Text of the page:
In the absence of an express contract "the general rule is applicable that those who sell their services for the guidance of others in their economic, financial, and personal affairs are not liable in the absence of negligence or intentional misconduct." (Gagne v. Bertran, supra, 43 Cal.2d 481, 487.)
The opinion in Gagne distinguishes Crawford v. Duncan (1923) 61 Cal.App. 647 [215 P. 573]. In the latter case the court noted: "This is not an action of tort. That is, it is not an action for malpractice based upon negligence. It is an action for the breach of an alleged oral agreement whereby defendant warranted that his radium treatments would not leave a permanent scar." (61 Cal. App. at p. 650.) The court found that the evidence was sufficient to establish an oral contract of warranty. It is generally recognized that, where there is proof of an express contract, the physician can be held liable for a promise to effect a cure or a certain result. (See Miller, The Contractual Liability of Physicians and Surgeons (1953) Washington U.L.Q. 413; Louisell & Williams, op.cit., par. 8.10, p. 225; Morgan v. Rosenberg (Mo. App. 1963) 370 S.W.2d 685; Noel v. Proud (1961) 189 Kan. 6 [367 P.2d 61]; Stewart v. Rudner (1957) 349 Mich. 459, 467-469 [84 N.W.2d 816, 822-823]; Robins v. Finestone (1955) 308 N.Y. 543 [127 N.E.2d 330]; Colvin v. Smith (1949) 276 App.Div. 9 [92 N.Y.S.2d 794, 795].)
"The elements of a cause of action for breach of contract are the making of the contract and its terms, plaintiff's performance, defendants' breach, and damage to plaintiff therefrom." (M.G. Chamberlain & Co. v. Simpson, supra, 173 Cal.App.2d 263, 274.)
Defendants contend that the injuries or damage, if any, suffered by plaintiffs, or either of them, were not the proximate result of any breach of duty on their part because of the intervening sexual relations between the parents. (See Trice v. Southern Pac. Co. (1916) 174 Cal. 89, 96 [161 P. 1144].)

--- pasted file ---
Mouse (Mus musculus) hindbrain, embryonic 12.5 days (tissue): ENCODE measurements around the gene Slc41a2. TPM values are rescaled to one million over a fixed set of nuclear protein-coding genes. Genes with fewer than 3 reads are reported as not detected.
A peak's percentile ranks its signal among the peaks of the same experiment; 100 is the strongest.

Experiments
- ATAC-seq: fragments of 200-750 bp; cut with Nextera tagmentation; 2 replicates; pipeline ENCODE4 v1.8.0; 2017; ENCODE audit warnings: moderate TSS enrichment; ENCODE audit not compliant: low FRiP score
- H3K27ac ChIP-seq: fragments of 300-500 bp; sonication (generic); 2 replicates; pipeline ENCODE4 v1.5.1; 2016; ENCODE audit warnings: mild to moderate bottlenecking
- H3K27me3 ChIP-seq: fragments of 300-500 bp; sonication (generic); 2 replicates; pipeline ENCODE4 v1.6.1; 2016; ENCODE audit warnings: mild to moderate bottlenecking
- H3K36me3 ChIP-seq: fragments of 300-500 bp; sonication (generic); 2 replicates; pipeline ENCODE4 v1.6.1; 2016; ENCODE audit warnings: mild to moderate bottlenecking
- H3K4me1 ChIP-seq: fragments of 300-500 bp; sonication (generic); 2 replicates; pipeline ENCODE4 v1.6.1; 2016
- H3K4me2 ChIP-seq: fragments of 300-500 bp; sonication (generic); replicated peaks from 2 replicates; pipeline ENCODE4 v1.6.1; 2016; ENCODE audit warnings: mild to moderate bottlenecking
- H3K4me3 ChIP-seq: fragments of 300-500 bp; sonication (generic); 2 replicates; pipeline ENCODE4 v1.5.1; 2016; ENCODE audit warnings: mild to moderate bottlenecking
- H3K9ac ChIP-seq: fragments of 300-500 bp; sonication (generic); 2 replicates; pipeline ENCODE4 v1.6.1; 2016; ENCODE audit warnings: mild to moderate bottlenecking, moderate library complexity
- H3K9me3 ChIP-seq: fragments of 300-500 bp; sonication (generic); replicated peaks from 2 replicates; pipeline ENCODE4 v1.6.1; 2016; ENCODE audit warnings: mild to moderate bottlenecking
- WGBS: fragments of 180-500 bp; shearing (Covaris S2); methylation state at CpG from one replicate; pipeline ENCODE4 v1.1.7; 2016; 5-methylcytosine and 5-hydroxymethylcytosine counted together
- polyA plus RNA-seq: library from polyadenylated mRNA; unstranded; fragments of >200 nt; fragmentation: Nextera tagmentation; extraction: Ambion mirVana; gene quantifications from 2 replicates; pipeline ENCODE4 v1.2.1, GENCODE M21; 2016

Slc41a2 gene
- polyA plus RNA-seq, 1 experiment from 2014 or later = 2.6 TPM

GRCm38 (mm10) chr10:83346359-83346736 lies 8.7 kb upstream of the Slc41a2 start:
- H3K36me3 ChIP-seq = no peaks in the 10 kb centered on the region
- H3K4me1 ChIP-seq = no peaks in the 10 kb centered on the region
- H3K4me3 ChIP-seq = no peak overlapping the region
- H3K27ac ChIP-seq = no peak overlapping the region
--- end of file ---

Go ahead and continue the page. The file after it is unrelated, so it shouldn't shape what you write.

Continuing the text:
Plaintiffs must show that their alleged injuries were caused by some breach of duty of defendants. (Huffman v. Lindquist, supra, 37 Cal.2d 465, 475-476 and 479; Deckard v. Sorenson (1960) 177 Cal.App.2d 305, 308 [2 Cal.Rptr. 121]; Silvers v. Wesson (1954) 122 Cal.App.2d 902, 903-906 [266 P.2d 169]; Louisell & Williams, op.cit., par. 8.07, p. 213.)
It has been suggested that such an operation for the purpose of family limitation motivated solely by personal or socio-economic considerations is likewise not antithetical to public policy. (Shaheen v. Knight (1957) 11 Pa. D. & C. 2d 41, 43-44, and see references in last citation.)
In this state, policy considerations have not been raised in those cases dealing with sterilization which have been brought to the attention of this court. (In Kritzer v. Citron, supra, 101 Cal.App.2d 33, an action for alleged unauthorized sterilization of wife, the court found sufficient evidence to show actual consent. In Wiley v. Wiley (1943) 59 Cal.App.2d 840, 842 [139 P.2d 950], an action for annulment by husband was held not defeated because he submitted to sterilization on the representation of his wife that it was necessary to protect her health. In Bathke v. Rahn, supra, 46 Cal.App.2d 694, an action for failure of vasectomy, which resulted in impairment of the health of husband and failed to achieve the therapeutic purpose of preventing wife's pregnancy, was held barred by the statute of limitations.)